How to Market Vinegar to Billionaires

With wine prices soaring, how much would you pay for a bottle of vino? Is your usual wine under $15 or is it a bottle of Two Buck Chuck from Trader Joe’s? Either way, if you’re into adventure and wine, read The Billionaire’s Vinegar. Outlining the rise and fall of the super expensive wine market, Benjamin Wallace describes with Sherlock Holmesian detail, every person, place, and thing of, as the subtitle says, The Mystery of the World’s Most Expensive Bottle of Wine stemming from the discovery of a cache of eighteenth century wine in a Paris cellar allegedly belonging to Thomas Jefferson.

The book begins with the history-making 1985 auction of one of the first Jefferson bottles, a 1787 Lafite, inscribed with the initials “Th. J.” Led by Christie’s auctioneer Michael Broadbent, the founding director of its new wine department, the bottle sells for $156,000 to Kip Forbes, son of Malcolm Forbes, founder of Forbes magazine. The bottle was purchased for one purpose: to be displayed in a gallery, alongside many other authentic Jefferson artifacts, in the Forbes building. It never ends up being tasted or even drunk, unlike the fate of the other Jefferson bottles.

All the Jefferson bottles could be traced back to one man, a German wine collector by the name of Hardy Rodenstock. Working in the music business, among other ventures, he was known to embellish the history of his past and his name, Rodenstock threw lavish wine tastings—his first in 1980—for his customers, each one outdoing the previous. In 1985 he discovered the cache of so-called Jefferson bottles, but never revealed the specifics of the location of the discovery or the previous owner. Many wealthy individuals bought bottles directly from him or at auction. But by the early 1990s—a decade where the wine market was awash in fakes—Rodenstock’s customers began to notice that certain specific aspects were off with the bottles of wine that were being presented at the mega-tastings. At first it was assumed that a bottle of many hundred years should taste awful yet faintly of wine, but when bottles began turning up of vintages and sizes that could not possibly exist according to French wine houses, people began to wonder.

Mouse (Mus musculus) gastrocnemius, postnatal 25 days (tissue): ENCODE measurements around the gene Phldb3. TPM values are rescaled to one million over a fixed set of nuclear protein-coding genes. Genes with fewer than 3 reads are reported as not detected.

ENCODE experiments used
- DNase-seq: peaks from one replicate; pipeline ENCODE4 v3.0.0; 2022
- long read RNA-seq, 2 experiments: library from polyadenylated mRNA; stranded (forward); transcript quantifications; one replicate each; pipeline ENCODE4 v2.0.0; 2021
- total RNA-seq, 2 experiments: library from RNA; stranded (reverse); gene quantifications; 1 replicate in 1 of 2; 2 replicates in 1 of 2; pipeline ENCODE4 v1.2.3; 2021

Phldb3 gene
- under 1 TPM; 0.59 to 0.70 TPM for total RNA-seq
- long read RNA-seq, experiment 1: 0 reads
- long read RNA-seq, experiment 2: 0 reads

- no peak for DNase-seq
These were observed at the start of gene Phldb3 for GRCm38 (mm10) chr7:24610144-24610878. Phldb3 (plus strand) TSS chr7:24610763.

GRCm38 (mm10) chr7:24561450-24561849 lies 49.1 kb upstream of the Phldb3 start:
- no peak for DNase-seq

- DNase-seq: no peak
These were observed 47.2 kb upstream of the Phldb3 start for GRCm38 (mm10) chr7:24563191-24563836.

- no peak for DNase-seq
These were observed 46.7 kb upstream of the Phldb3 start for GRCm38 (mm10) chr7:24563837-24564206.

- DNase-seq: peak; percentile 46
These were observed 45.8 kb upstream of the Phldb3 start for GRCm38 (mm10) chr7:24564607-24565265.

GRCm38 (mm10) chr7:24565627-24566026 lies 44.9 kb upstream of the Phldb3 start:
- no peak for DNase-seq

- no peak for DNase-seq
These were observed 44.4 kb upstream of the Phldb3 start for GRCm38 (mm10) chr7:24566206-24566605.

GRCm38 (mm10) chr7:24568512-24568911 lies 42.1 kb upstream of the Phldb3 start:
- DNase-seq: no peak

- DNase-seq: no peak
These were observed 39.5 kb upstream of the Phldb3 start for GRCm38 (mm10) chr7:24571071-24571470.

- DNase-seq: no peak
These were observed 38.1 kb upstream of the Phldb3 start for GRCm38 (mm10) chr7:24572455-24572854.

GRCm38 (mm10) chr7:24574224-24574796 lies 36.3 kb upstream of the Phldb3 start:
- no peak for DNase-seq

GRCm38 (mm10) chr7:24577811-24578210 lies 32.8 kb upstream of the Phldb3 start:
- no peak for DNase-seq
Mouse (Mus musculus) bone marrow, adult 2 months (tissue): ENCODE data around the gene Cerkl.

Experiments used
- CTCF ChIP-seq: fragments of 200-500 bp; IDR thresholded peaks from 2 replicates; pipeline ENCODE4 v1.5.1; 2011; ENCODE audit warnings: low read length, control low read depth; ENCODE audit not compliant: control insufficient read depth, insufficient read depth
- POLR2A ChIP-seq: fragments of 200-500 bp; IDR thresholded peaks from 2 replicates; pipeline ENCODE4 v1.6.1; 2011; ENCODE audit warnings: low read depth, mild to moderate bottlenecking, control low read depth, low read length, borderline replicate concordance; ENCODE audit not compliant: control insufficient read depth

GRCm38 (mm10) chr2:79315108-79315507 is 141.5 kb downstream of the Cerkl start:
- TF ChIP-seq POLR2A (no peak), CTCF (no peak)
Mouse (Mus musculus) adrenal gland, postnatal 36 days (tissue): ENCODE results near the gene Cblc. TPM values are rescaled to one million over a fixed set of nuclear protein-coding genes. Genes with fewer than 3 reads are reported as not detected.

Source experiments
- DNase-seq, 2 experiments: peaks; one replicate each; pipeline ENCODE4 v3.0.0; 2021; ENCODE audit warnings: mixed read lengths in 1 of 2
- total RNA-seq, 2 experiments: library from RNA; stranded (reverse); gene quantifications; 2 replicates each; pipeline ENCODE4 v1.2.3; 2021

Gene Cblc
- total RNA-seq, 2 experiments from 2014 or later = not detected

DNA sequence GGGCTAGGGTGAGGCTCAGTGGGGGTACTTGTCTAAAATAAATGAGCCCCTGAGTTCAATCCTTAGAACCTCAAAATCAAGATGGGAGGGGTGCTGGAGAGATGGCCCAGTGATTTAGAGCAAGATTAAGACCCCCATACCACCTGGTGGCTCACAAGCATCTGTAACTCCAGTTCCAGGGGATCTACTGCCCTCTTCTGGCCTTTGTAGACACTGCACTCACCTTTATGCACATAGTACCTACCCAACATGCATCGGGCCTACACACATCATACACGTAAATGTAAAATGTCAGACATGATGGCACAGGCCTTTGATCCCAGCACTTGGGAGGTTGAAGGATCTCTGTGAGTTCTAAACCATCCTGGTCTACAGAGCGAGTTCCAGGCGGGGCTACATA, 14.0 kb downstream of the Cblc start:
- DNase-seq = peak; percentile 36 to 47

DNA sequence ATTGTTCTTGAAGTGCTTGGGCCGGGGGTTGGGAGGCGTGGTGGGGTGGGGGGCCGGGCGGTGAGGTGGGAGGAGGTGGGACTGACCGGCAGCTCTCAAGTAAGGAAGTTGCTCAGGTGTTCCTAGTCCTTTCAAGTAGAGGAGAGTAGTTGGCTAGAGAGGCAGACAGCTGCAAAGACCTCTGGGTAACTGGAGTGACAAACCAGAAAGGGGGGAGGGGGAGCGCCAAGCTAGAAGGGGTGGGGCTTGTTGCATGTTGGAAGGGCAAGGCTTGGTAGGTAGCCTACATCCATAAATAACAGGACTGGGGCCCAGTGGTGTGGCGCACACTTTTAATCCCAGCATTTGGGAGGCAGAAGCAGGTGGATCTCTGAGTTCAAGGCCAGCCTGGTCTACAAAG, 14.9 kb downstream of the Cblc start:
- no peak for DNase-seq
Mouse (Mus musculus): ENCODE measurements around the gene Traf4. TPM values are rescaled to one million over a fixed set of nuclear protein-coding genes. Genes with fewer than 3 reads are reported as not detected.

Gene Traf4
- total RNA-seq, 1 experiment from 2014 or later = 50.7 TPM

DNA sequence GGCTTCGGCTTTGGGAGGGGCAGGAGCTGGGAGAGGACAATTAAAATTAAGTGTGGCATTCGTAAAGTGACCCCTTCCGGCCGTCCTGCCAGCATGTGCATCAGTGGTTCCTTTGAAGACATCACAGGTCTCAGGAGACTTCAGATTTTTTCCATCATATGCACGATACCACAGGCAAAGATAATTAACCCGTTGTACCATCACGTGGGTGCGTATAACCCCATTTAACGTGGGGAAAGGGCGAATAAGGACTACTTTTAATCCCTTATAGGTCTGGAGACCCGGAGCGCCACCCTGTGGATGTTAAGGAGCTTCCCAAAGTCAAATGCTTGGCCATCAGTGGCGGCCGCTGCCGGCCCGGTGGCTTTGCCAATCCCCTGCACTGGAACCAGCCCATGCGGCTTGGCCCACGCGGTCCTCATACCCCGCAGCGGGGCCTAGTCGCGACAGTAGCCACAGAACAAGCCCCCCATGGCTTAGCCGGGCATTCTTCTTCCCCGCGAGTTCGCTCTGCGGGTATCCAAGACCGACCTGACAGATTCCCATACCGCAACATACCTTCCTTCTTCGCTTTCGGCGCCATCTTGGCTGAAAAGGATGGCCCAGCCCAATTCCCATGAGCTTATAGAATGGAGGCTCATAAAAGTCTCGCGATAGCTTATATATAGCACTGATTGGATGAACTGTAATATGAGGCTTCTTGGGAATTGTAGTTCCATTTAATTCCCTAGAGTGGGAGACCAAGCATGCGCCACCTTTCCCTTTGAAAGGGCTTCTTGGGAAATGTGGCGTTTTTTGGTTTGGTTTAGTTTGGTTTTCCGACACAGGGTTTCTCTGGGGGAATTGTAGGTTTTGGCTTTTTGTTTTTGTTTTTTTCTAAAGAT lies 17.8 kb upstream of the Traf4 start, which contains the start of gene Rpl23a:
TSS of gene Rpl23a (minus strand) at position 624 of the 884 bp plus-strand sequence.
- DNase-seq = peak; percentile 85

This book makes the reader wonder: Is it really that easy to fool people into believing anything about wine? It seems so. If a cask of wine discovered in a Roman cellar allegedly belonging to Caesar turns up for sale, I’m sure someone will bite.